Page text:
Kenan Malik has written this year’s “must read” book: From Fatwa to Jihad: The Rushdie Affair and Its Legacy.
You should go directly to Amazon (or a bookseller of your choice) and buy it now.
Malik has produced an epic account of the growth of Islamism in this country. More or less, it is the story of how a sort of colonial style model of government-through-headman, utterly destructive of true multiculturalism, and every bit as reductionist as the worst of anti-Muslim bigotry, was imposed on British citizens of South Asian origin. From Fatwa to Jihad tells the tale of the State’s quest for ‘authentic Muslims’: a search which propelled marginal and often vicious minor politicians to national prominence.The book sparkles with sharp ideas, and bristles with terrible anecdotes, chronicling absurdities and injustices.
In retrospect, it is very clear how the wrong turn was taken. It is less obvious how we get back.
I disagree with Kenan Malik on virtually nothing in this book. I am more prepared to he to accept the appropriateness of punishing direct incitements to kill, delivered by those who have convinced their credulous followers that they are divine intermediaries who carry God’s orders. Malik also, at times, conflates ‘bien pensant’ liberal views – which can often be very illiberal indeed – with the purer liberal tradition. However, the central thesis of the book is that, only by holding firm to core liberal values, can we hope to win an essentially ideological battle with those who seek to destroy them. He’s right on that.
I hope that we’ll be able to discuss this book, once a few of you have read it. Go on. Buy it now. It is a real page turner. You’ll finish it in two evenings, guaranteed.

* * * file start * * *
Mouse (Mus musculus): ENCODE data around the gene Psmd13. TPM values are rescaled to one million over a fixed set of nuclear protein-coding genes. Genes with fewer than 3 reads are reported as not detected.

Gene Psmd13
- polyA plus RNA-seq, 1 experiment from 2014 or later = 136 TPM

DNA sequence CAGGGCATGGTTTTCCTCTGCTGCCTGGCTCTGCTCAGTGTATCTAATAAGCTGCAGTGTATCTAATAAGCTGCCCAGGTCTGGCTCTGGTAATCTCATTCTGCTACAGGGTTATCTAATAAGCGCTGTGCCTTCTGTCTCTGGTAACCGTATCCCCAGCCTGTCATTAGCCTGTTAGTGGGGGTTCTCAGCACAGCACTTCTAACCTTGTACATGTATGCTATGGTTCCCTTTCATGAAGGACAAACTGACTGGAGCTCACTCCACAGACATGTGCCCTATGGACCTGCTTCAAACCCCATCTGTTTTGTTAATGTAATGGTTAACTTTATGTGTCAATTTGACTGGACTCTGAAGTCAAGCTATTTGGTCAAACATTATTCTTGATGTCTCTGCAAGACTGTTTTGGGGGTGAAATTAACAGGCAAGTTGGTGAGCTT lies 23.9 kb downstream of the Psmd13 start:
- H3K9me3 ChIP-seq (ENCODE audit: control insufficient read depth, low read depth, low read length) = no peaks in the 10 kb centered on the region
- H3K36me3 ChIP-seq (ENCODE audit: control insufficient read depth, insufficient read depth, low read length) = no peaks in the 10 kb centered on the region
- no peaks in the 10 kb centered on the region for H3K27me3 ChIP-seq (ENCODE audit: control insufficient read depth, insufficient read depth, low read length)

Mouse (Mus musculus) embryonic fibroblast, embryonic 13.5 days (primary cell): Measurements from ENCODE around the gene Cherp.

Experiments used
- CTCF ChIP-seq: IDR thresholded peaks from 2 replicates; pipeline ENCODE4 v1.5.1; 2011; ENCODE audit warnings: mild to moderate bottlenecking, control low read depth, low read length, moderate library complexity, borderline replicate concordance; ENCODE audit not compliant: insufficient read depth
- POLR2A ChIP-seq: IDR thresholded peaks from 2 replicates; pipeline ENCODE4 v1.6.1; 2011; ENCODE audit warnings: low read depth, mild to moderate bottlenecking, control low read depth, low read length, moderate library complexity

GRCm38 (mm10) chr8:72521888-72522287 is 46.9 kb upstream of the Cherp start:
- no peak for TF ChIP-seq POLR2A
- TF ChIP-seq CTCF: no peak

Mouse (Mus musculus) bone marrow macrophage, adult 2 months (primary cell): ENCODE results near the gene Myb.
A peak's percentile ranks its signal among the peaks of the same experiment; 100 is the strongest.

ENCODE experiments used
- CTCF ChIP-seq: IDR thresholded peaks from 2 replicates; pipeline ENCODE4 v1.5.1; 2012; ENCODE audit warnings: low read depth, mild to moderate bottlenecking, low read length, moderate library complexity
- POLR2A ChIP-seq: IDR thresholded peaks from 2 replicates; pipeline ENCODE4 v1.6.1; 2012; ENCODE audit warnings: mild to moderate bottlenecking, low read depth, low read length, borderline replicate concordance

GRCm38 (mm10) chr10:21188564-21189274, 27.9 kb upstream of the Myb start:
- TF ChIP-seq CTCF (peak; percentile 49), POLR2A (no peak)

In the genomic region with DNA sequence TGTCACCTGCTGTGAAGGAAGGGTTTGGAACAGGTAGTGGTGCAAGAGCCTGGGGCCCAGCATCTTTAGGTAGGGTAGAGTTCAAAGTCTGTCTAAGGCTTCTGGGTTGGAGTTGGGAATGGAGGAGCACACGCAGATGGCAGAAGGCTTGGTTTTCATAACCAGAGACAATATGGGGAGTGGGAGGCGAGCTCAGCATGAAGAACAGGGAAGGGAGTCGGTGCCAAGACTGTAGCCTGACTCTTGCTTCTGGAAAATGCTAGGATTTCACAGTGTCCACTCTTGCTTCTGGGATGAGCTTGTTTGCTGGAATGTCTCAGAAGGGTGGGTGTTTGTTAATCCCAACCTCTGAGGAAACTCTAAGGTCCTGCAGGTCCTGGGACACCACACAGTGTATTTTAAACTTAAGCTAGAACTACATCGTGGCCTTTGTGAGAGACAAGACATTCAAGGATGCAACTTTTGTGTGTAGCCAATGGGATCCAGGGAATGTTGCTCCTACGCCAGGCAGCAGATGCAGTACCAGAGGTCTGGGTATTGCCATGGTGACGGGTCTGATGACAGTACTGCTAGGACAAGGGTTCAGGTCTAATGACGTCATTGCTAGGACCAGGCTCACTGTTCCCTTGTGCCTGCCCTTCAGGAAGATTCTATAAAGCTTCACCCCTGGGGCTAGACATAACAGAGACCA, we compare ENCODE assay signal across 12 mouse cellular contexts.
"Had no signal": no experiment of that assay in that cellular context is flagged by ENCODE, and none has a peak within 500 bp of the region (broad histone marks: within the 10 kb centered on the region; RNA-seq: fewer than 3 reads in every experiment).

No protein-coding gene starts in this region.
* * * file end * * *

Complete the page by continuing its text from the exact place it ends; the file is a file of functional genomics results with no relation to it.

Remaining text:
Here’s a review by Faisal (who is looking damn handsome!):
The great appeal of From Fatwa to Jihad is its pitiless observation and it is this which raises it above the easy standards of one-sided polemic. No one gets away – certainly not Islamic radicalism and multiculturalism and its penchant for ethnic and religious particularism, the monomaniacal Melanie Phillips and the chauvinism of Daniel Pipes and Mark Steyn are all roundly criticised. If Malik’s book advocates anything, it is a social order based on universalist Enlightenment values, the importance of free speech and for the elevation of secular and progressive ideas within minority, particularly Muslim, communities.
Here is Lisa Appignanesi:
Another of Malik’s monsters is multiculturalism, and he traces its rise in detailed case histories. In the wake of the Rushdie Affair, politicians at a loss were keen to find “leaders” who could both contain and speak for their supposed “communities”. Neither were, as yet, anything of the kind. But bolstered by grants and the ear of government, self-elected figures, often enough in the pay of foreign regimes, became the representatives of British Muslims. Tribalism was fostered and a conservative Islam came to the fore.
And, as a special treat, there’s a free chapter on Kenan Malik’s website.